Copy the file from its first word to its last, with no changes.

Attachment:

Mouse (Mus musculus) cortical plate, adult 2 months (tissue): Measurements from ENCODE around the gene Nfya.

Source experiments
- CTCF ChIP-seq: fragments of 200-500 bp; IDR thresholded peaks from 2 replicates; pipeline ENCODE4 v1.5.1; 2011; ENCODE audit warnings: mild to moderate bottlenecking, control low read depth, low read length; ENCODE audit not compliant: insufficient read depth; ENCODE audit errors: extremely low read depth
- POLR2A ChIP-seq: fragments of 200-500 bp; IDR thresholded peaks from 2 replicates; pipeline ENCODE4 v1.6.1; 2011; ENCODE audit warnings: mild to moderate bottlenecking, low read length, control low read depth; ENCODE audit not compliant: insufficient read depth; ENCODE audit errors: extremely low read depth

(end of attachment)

Mouse (Mus musculus) cortical plate, adult 2 months (tissue): Measurements from ENCODE around the gene Nfya.

Source experiments
- CTCF ChIP-seq: fragments of 200-500 bp; IDR thresholded peaks from 2 replicates; pipeline ENCODE4 v1.5.1; 2011; ENCODE audit warnings: mild to moderate bottlenecking, control low read depth, low read length; ENCODE audit not compliant: insufficient read depth; ENCODE audit errors: extremely low read depth
- POLR2A ChIP-seq: fragments of 200-500 bp; IDR thresholded peaks from 2 replicates; pipeline ENCODE4 v1.6.1; 2011; ENCODE audit warnings: mild to moderate bottlenecking, low read length, control low read depth; ENCODE audit not compliant: insufficient read depth; ENCODE audit errors: extremely low read depth